It’s slightly confusing at first as once the dot recognizes a word it’ll keep translating till you move to the next word. For translating in places you have a general grasp of the lingo it will be ok but, if like me, you had no clue and needed to do something quick, you do end up wishing it would let you pause to catch up on the history
So out in the real world how did it perform? Well I was kinda hoping to pick works out one at a time in a point and translate fashion, in effect point, translate, have time to read and then do the same again.
At times I wanted to translate a sentence without “scan and translate mode” as the history on the right is incredibly handy if you want to catch something on the fly. As worldictionary goes with a continual recognition method that history gets overwritten with easy by the same word.
It’s a shame because being able to do a quick sentence a can would of been deal. Still it did help at restaurants and the airport for translation purposes. Speed and accuracy were superb even if the app feels over keen on its recognition.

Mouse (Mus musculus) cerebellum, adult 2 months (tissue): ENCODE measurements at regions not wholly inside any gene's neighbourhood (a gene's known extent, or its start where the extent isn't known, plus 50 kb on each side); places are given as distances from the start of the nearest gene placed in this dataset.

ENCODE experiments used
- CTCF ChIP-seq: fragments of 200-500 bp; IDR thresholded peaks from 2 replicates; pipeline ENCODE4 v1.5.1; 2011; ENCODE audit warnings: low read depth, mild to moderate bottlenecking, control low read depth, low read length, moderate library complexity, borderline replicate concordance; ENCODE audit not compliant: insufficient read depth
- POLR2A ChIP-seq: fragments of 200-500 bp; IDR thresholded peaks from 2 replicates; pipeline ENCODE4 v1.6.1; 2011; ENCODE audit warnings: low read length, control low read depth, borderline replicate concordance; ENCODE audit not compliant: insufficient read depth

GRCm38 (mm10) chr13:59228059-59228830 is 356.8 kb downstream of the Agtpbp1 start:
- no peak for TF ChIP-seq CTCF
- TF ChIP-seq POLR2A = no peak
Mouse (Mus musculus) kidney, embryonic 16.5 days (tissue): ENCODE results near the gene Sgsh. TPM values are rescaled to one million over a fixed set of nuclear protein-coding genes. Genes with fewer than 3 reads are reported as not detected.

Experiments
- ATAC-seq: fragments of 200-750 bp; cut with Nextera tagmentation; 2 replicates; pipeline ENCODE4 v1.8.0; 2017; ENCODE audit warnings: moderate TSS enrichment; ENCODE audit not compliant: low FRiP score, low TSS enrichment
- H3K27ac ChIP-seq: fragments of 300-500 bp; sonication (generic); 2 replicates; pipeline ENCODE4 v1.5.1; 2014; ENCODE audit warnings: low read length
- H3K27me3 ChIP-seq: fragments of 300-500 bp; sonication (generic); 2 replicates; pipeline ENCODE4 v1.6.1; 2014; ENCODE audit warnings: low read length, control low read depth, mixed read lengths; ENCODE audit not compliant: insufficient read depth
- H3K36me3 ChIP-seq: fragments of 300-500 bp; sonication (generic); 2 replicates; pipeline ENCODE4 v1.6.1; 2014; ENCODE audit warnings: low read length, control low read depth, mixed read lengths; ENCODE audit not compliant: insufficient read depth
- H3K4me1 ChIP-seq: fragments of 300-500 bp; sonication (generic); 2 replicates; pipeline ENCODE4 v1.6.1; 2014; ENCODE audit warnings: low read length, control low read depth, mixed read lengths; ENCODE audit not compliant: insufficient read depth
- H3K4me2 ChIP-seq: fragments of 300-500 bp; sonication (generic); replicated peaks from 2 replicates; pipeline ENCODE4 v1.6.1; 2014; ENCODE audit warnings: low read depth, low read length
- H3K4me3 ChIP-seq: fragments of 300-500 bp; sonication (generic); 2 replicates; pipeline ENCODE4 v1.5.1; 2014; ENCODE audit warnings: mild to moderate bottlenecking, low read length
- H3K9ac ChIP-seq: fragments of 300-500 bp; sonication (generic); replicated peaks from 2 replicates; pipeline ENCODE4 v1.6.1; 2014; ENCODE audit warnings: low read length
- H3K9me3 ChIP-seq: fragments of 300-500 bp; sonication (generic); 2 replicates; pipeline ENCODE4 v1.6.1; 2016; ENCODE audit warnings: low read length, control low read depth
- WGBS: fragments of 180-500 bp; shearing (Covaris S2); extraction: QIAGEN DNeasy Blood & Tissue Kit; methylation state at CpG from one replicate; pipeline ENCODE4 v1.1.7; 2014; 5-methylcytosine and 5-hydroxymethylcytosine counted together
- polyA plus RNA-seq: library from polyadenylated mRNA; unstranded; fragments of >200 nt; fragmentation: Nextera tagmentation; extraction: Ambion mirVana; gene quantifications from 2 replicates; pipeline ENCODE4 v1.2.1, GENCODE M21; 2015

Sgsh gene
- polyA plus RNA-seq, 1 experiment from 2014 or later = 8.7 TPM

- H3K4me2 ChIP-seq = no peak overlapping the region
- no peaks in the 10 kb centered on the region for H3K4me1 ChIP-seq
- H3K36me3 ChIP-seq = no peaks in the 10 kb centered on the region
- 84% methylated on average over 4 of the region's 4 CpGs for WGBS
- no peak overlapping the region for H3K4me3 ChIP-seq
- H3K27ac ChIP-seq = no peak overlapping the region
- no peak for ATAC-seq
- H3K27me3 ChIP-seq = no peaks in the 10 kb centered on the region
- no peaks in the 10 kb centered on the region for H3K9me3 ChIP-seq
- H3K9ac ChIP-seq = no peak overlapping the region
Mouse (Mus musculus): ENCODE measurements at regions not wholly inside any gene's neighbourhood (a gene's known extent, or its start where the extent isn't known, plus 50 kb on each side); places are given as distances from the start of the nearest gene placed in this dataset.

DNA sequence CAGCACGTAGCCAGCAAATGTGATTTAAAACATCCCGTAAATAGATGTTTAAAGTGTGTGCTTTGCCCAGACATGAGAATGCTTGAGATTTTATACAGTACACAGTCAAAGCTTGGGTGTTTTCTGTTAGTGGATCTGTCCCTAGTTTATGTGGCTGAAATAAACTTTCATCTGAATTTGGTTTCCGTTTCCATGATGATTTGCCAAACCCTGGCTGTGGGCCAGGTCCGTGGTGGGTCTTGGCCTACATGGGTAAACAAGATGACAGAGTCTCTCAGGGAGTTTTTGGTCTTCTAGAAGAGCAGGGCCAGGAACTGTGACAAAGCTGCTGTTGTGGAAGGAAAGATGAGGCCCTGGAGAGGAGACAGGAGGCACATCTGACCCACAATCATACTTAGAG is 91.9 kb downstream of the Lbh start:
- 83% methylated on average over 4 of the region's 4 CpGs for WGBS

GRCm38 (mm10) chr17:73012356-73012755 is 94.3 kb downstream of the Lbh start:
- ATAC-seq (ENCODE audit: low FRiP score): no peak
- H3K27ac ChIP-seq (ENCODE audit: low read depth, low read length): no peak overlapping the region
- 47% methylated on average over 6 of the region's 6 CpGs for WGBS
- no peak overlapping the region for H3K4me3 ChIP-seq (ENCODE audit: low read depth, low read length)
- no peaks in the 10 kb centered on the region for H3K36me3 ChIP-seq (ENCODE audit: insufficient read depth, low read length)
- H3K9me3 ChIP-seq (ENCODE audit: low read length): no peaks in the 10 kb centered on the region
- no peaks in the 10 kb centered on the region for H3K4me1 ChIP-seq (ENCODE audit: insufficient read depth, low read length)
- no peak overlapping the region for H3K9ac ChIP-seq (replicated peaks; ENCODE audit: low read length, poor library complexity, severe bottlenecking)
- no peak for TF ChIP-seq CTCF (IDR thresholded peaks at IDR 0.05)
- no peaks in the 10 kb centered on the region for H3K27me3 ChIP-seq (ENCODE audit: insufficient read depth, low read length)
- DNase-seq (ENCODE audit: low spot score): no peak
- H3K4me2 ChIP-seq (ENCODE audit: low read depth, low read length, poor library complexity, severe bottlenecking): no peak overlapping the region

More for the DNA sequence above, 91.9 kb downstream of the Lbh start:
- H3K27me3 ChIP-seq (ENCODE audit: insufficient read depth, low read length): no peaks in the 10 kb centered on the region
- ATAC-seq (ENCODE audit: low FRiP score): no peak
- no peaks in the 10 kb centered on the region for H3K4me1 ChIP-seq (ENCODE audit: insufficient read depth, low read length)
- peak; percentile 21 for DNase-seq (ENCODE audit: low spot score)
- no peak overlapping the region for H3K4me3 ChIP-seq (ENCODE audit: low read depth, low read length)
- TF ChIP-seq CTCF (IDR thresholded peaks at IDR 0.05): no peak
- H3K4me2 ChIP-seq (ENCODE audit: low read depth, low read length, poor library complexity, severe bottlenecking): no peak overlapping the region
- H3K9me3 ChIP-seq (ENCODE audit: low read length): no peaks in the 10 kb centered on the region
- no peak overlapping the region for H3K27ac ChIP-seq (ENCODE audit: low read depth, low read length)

Worldictionary isn’t limited to German to English it works with a whole host of languages. Basically if it’s supported in Google or Bing the translation engine will work. Settings wise there really isn’t much to be seen aside from the translation engine selection there is an in app purchase engine which, at the time of writing, consists of Transtar Chinese to English or Japanese.
Worldictionary Scan And Translate
This is where you find the app really comes into its own when working with taken pictures from either the camera or the iPhone album. With an image open you can tap on any word and get a translation, the very feature I was hoping for in the magnifying mode but it is in the app just with another step to get to it.
When in “scan and translate mode” this is how it works…
Real World Testing.